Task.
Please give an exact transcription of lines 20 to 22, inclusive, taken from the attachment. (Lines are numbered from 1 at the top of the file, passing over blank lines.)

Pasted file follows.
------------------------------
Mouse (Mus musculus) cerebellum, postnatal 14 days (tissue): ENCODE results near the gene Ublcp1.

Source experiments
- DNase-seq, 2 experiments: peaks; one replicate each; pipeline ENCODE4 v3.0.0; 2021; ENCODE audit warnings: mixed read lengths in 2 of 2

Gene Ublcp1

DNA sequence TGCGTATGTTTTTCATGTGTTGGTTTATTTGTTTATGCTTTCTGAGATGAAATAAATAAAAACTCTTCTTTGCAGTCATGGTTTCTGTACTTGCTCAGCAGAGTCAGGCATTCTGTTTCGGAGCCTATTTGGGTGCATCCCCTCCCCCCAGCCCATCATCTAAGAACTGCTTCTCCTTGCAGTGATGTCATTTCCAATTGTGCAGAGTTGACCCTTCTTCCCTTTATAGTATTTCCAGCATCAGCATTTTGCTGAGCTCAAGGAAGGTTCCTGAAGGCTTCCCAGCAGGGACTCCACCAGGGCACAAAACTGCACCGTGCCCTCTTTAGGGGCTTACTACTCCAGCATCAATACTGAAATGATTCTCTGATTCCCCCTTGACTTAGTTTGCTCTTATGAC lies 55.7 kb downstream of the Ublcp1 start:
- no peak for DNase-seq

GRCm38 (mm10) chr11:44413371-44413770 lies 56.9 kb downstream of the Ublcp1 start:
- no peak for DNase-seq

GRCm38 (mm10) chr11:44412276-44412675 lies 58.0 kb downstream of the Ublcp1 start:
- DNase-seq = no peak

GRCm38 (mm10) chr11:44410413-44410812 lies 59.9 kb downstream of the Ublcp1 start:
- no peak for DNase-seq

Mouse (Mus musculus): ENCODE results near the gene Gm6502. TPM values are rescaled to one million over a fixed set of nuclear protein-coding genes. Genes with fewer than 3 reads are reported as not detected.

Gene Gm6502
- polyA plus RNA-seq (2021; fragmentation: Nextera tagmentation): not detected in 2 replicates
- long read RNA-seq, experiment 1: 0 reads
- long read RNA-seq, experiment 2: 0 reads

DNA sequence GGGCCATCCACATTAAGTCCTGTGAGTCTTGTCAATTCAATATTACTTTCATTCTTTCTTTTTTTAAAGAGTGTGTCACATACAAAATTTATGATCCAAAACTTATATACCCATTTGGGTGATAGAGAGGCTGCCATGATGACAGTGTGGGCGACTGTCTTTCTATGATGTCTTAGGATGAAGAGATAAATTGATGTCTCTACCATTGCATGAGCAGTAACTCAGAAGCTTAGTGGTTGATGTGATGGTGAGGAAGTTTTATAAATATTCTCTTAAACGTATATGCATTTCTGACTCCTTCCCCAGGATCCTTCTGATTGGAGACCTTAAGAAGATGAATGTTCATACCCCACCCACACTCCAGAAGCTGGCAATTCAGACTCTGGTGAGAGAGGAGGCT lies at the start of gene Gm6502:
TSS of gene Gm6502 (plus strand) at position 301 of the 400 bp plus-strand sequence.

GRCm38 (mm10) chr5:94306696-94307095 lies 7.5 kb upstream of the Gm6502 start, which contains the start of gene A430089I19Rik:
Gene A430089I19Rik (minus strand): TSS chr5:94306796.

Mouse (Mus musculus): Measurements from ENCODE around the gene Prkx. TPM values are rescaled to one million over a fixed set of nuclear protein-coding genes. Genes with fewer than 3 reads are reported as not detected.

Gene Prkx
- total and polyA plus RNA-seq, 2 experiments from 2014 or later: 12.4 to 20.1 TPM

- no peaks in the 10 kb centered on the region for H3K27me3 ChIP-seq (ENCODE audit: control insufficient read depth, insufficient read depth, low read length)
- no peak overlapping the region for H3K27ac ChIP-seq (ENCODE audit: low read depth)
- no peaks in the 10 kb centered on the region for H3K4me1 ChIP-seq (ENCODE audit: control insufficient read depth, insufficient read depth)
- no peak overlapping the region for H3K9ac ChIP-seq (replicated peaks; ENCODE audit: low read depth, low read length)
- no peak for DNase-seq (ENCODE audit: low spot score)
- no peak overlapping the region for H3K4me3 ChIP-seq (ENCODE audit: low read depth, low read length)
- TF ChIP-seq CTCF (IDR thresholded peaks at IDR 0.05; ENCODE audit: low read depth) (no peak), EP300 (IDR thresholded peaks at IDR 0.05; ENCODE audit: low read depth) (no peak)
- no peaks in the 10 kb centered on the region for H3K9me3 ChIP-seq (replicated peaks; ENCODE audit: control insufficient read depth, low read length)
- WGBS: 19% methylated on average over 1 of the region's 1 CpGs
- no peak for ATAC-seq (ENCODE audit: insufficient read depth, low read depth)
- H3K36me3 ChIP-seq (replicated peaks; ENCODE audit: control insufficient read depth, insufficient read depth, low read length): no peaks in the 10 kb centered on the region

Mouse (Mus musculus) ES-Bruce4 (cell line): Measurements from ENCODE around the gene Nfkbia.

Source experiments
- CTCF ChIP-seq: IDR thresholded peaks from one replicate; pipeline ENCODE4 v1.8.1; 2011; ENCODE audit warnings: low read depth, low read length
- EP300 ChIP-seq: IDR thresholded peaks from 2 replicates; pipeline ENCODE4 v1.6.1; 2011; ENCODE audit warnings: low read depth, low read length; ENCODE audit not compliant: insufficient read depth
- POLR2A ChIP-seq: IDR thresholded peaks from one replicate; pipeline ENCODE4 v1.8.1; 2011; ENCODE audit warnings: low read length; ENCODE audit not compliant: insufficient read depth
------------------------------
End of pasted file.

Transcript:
GRCm38 (mm10) chr5:94306696-94307095 lies 7.5 kb upstream of the Gm6502 start, which contains the start of gene A430089I19Rik:
Gene A430089I19Rik (minus strand): TSS chr5:94306796.

Mouse (Mus musculus): Measurements from ENCODE around the gene Prkx. TPM values are rescaled to one million over a fixed set of nuclear protein-coding genes. Genes with fewer than 3 reads are reported as not detected.